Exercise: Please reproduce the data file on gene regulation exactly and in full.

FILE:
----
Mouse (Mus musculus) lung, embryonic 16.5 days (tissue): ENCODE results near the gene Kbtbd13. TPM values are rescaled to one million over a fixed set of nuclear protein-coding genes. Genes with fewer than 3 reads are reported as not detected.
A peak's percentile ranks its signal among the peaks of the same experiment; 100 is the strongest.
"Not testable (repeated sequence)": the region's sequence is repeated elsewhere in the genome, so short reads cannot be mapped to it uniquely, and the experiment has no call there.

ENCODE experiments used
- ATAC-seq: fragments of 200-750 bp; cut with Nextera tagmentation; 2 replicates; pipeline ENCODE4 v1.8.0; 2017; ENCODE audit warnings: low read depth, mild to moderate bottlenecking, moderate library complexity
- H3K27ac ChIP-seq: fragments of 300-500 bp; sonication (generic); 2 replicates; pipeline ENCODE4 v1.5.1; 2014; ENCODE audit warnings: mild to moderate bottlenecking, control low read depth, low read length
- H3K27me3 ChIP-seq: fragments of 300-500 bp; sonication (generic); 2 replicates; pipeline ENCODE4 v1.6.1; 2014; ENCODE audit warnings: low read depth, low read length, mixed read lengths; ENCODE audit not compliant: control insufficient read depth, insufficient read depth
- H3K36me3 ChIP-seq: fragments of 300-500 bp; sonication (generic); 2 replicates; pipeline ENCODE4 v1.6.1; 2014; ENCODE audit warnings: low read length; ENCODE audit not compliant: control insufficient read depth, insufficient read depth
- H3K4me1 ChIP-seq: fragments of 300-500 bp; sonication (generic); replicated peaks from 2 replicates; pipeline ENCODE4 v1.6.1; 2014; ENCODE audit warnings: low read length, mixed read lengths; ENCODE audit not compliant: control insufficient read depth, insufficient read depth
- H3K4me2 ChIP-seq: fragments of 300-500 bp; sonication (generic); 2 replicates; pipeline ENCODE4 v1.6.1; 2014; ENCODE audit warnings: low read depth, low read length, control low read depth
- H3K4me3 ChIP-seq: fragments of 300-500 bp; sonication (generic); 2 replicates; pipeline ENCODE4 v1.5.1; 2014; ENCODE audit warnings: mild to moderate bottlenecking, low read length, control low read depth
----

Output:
Mouse (Mus musculus) lung, embryonic 16.5 days (tissue): ENCODE results near the gene Kbtbd13. TPM values are rescaled to one million over a fixed set of nuclear protein-coding genes. Genes with fewer than 3 reads are reported as not detected.
A peak's percentile ranks its signal among the peaks of the same experiment; 100 is the strongest.
"Not testable (repeated sequence)": the region's sequence is repeated elsewhere in the genome, so short reads cannot be mapped to it uniquely, and the experiment has no call there.

ENCODE experiments used
- ATAC-seq: fragments of 200-750 bp; cut with Nextera tagmentation; 2 replicates; pipeline ENCODE4 v1.8.0; 2017; ENCODE audit warnings: low read depth, mild to moderate bottlenecking, moderate library complexity
- H3K27ac ChIP-seq: fragments of 300-500 bp; sonication (generic); 2 replicates; pipeline ENCODE4 v1.5.1; 2014; ENCODE audit warnings: mild to moderate bottlenecking, control low read depth, low read length
- H3K27me3 ChIP-seq: fragments of 300-500 bp; sonication (generic); 2 replicates; pipeline ENCODE4 v1.6.1; 2014; ENCODE audit warnings: low read depth, low read length, mixed read lengths; ENCODE audit not compliant: control insufficient read depth, insufficient read depth
- H3K36me3 ChIP-seq: fragments of 300-500 bp; sonication (generic); 2 replicates; pipeline ENCODE4 v1.6.1; 2014; ENCODE audit warnings: low read length; ENCODE audit not compliant: control insufficient read depth, insufficient read depth
- H3K4me1 ChIP-seq: fragments of 300-500 bp; sonication (generic); replicated peaks from 2 replicates; pipeline ENCODE4 v1.6.1; 2014; ENCODE audit warnings: low read length, mixed read lengths; ENCODE audit not compliant: control insufficient read depth, insufficient read depth
- H3K4me2 ChIP-seq: fragments of 300-500 bp; sonication (generic); 2 replicates; pipeline ENCODE4 v1.6.1; 2014; ENCODE audit warnings: low read depth, low read length, control low read depth
- H3K4me3 ChIP-seq: fragments of 300-500 bp; sonication (generic); 2 replicates; pipeline ENCODE4 v1.5.1; 2014; ENCODE audit warnings: mild to moderate bottlenecking, low read length, control low read depth